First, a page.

Hillary, honey, the magic number in Pennsylvania was still is 20. Actually it was more like 30, but there was a good-spirited willingness to give you a bit of a pass. Now your magic number in every other primary is 40. That is, you need to beat Obama 70%-30%. In. Every. Single. One. It ain’t gonna happen.
Your surrogate-in-chief said that you needed to “win big” in both Ohio and Texas to stay in the race. You won big in Ohio and decided to soldier on. That’s okay. I wasn’t one of those who were calling on you to suspend your campaign. You had a big lead, 25-30 points, in Pennsylvania. As you told the PA voters, you are almost a hometown girl. You’re a senator in a neighboring state. It’s an old, uneducated population—your kind of voters. Bill was already there doing your advance work. It wasn’t realistic to ask you to quit then.
Then the Obama campaign rolled into Pennsylvania and your lead got smaller and smaller as it has in every state. No matter how you talk it or spin it or whirl it. Sure, you won the primary Tuesday night—not by 25 points or 20 points or even double digits, by about 9%. But you lost the nomination that night.
This is really tough on the mainstream media who so want your campaign to continue. When you acknowledge that Senator Obama has won, what on earth will they talk about? Issues? Gawd, no! Plus they love the bloody stuff.
It’s even tougher on the Repubs who desperately need you to be the Democratic nominee. It’s the only chance they have to energize their constituents for Grumpy McCain, a candidate they don’t like very much: run against a candidate they hate. Repubs declared you the Democratic nominee almost four years ago and with Gingrich-like persistancy made you the front-runner even before you declared. They dream of running against you.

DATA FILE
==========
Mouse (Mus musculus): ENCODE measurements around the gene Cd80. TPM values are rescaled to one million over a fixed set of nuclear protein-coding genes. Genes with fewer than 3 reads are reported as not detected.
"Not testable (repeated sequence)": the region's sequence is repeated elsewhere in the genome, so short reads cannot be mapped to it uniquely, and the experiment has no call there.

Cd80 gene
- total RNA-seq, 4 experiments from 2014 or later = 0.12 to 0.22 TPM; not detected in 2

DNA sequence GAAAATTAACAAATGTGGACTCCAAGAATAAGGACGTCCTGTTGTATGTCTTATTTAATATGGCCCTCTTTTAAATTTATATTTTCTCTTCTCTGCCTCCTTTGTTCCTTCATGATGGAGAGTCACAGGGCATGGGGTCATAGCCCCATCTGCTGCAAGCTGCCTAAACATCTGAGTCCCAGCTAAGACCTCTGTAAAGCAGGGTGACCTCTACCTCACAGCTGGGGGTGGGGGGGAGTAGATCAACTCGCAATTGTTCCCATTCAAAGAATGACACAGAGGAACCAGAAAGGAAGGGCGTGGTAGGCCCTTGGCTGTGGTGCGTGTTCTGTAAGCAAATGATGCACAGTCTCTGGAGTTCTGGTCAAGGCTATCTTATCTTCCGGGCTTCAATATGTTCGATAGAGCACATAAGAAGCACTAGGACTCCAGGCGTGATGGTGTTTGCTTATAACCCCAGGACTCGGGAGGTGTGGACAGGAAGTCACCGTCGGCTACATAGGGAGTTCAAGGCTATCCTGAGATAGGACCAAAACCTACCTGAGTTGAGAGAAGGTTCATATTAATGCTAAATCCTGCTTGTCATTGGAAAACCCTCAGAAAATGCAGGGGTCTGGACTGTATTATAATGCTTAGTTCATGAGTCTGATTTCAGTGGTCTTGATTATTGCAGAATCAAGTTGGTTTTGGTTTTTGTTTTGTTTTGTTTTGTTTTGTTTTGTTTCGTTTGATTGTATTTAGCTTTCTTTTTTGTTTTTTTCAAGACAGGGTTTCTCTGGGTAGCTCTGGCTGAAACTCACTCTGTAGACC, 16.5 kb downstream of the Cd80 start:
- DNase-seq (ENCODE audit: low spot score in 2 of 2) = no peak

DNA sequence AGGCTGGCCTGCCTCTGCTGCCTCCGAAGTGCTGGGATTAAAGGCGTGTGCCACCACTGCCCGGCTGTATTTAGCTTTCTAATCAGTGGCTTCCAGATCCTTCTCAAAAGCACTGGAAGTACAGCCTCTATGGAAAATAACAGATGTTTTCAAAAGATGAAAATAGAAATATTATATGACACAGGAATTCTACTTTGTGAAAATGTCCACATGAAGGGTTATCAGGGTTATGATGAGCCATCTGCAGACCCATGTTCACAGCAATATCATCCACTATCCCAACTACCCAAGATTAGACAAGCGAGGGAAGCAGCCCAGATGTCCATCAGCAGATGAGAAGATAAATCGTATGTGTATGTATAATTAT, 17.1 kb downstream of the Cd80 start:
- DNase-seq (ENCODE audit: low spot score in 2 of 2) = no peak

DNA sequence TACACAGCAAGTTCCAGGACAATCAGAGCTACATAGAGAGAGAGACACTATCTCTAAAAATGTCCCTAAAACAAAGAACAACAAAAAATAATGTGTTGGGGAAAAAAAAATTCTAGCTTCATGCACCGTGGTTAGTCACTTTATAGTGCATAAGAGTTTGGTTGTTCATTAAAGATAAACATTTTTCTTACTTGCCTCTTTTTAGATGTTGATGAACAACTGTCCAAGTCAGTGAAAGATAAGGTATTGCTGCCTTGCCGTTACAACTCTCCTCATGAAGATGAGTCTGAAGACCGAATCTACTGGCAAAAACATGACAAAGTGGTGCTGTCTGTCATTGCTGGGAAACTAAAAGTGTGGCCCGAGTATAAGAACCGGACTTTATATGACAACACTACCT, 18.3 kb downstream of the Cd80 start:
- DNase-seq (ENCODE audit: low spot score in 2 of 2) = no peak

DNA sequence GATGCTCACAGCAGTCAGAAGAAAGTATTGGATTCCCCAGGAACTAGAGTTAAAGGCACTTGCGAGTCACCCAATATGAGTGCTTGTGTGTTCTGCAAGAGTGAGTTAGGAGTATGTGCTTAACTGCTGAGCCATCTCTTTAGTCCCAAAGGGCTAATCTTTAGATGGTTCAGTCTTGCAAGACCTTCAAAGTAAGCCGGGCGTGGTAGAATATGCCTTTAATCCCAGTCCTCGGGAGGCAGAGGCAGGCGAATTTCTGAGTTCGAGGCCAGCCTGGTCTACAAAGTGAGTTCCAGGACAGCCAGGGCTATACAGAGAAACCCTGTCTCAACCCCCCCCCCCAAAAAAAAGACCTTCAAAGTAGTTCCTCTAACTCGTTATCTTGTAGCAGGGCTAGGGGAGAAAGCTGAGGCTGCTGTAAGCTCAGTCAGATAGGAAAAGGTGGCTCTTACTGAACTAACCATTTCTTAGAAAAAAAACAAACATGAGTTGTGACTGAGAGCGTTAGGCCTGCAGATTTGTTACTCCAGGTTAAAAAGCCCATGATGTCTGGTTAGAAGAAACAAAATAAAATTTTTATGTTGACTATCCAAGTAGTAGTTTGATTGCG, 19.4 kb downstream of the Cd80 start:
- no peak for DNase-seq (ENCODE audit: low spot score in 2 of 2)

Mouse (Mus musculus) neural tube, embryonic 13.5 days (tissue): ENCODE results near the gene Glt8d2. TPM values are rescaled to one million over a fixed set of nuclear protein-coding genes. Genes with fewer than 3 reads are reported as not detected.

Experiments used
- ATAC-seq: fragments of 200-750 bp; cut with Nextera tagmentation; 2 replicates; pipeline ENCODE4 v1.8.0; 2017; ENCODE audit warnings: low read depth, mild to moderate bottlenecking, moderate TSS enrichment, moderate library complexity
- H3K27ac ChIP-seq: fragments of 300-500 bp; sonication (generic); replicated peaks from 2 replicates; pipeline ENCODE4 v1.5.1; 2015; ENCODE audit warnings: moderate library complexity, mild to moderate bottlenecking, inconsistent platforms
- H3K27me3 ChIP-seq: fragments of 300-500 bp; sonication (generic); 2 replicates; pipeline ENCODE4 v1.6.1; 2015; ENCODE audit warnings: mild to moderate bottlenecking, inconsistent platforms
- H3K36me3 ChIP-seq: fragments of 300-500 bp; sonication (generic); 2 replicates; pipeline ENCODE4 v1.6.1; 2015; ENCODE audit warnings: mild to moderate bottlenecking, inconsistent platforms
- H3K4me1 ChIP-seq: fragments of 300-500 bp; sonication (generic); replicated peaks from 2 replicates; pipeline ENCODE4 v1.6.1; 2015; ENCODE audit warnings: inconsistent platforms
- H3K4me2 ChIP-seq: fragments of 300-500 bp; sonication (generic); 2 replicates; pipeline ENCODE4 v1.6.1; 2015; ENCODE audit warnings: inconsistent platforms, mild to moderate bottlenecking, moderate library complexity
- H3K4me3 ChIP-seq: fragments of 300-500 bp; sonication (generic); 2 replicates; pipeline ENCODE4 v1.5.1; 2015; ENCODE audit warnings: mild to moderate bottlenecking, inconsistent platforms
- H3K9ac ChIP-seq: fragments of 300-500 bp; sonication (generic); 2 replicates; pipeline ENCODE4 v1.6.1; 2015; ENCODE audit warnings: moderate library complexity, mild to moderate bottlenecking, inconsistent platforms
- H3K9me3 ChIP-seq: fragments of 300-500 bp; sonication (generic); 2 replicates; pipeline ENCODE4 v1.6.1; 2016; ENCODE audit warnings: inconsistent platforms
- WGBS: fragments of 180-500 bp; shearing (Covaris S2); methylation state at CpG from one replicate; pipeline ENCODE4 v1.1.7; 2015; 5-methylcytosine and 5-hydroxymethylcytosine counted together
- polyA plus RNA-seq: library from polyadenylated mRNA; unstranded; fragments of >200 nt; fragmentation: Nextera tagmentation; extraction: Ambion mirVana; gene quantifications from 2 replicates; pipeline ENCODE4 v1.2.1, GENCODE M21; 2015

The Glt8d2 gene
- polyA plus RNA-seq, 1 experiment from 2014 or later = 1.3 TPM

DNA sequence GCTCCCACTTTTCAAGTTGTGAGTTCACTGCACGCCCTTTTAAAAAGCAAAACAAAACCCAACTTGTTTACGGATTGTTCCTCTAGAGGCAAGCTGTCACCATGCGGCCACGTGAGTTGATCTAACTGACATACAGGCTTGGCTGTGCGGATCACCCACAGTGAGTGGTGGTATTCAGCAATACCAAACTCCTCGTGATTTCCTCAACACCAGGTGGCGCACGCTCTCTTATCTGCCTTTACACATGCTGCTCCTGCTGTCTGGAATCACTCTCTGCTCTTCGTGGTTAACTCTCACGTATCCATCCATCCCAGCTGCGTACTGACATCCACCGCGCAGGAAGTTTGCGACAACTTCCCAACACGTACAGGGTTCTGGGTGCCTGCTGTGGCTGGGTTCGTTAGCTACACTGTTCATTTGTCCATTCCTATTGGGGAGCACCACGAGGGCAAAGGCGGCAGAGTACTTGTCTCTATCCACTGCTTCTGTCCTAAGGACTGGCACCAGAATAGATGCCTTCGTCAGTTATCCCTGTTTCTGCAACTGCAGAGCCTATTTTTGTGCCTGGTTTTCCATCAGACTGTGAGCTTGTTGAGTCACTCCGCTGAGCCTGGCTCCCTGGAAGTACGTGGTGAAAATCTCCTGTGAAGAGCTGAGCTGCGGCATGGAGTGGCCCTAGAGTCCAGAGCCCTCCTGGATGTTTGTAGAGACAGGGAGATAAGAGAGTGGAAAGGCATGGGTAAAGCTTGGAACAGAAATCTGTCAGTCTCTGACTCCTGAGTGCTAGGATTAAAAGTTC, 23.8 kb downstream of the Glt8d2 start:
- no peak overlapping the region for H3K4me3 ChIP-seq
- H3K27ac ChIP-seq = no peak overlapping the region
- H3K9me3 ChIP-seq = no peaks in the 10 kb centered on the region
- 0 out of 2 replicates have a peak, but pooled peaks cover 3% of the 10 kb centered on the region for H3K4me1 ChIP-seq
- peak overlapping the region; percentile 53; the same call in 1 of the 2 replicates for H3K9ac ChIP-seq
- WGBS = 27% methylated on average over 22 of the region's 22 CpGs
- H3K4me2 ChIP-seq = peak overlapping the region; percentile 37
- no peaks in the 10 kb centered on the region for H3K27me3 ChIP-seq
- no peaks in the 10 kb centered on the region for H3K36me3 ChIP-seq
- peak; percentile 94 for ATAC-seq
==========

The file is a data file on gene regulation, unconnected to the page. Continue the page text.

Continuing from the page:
And it has to be the very toughest on you personally. Your candidacy may have started as a Republican joke (or a vast right-wing conspiracy?); but when the primary season got under way, you had a double-digit national lead. You had name recognition, a spouse who was still loved by many Democrats, a national infrastructure and fund-raising machine, money coming in, “experience” as First Lady. Sure you had unheard of negatives for a presidential candidate. But there was no electable Republican candidate on the horizon, and Little Bush was in a death spiral. To paraphrase Kinky Friedman, “How hard can this be?”
Then this upstart junior senator, wet behind the ears, comes along and steals the game. It was supposed to be your turn. How could you know that a once-in-a-generation leader would show up uninvited to your party? You have every right to be sad. To be angry. Maybe—dare I say it—even bitter?
But it’s over. You have no end game for winning the nomination that won’t destroy the Democratic Party. You can’t catch up in the popular vote. (No, sweetheart, you can’t count Florida and Michigan.) You can’t catch up in pledged delegates. You can’t catch up in states won. You just can’t catch up. Period. You have no legitimate electablity argument. You’re behind by 20% in national Democratic polls. You aren’t trusted by a majority of Democrats. You’ve had a nice fundraising bump these past few days, but even then you haven’t raised enough to pay the bills. Your campaign is still broke.
So what’s it to be? Leave with dignity, on an up note, and be part of forging a new Democratic party with the heritage and values of the old party and the fresh sounds of new voices and new ideas?
Or will you insist on slashing and burning and Roving—destroying a great moment for your party—until the party elders gather together and drag you to the sidelines kicking and screaming? What a waste that would be.